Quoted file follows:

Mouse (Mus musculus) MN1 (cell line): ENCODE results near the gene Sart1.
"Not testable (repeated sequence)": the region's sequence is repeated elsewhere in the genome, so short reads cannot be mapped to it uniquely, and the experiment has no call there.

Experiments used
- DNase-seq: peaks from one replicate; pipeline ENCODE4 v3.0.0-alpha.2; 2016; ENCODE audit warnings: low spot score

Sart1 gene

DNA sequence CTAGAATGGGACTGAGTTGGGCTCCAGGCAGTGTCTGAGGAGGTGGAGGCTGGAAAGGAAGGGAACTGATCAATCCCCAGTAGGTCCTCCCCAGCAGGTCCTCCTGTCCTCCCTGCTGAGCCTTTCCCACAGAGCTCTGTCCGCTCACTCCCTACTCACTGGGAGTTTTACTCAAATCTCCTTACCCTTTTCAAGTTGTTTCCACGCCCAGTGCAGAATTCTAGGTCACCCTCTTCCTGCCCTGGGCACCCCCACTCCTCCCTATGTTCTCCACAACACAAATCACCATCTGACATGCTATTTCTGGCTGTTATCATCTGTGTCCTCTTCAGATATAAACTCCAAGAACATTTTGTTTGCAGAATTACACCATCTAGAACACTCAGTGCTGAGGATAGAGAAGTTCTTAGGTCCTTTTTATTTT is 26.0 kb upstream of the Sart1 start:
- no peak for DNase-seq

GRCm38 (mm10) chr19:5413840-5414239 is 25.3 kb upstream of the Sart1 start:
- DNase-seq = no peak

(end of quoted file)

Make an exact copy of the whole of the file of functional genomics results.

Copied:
Mouse (Mus musculus) MN1 (cell line): ENCODE results near the gene Sart1.
"Not testable (repeated sequence)": the region's sequence is repeated elsewhere in the genome, so short reads cannot be mapped to it uniquely, and the experiment has no call there.

Experiments used
- DNase-seq: peaks from one replicate; pipeline ENCODE4 v3.0.0-alpha.2; 2016; ENCODE audit warnings: low spot score

Sart1 gene

DNA sequence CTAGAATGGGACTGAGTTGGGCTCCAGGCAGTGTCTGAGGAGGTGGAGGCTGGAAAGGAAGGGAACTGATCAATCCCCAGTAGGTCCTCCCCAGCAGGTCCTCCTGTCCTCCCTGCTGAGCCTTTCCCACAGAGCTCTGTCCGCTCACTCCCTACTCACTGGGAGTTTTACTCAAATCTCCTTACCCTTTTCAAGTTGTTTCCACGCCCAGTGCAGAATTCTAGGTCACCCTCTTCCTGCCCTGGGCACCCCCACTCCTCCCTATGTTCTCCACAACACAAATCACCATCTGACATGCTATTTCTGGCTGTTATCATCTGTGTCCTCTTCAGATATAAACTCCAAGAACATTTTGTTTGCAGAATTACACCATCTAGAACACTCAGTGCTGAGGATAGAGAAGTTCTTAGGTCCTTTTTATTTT is 26.0 kb upstream of the Sart1 start:
- no peak for DNase-seq

GRCm38 (mm10) chr19:5413840-5414239 is 25.3 kb upstream of the Sart1 start:
- DNase-seq = no peak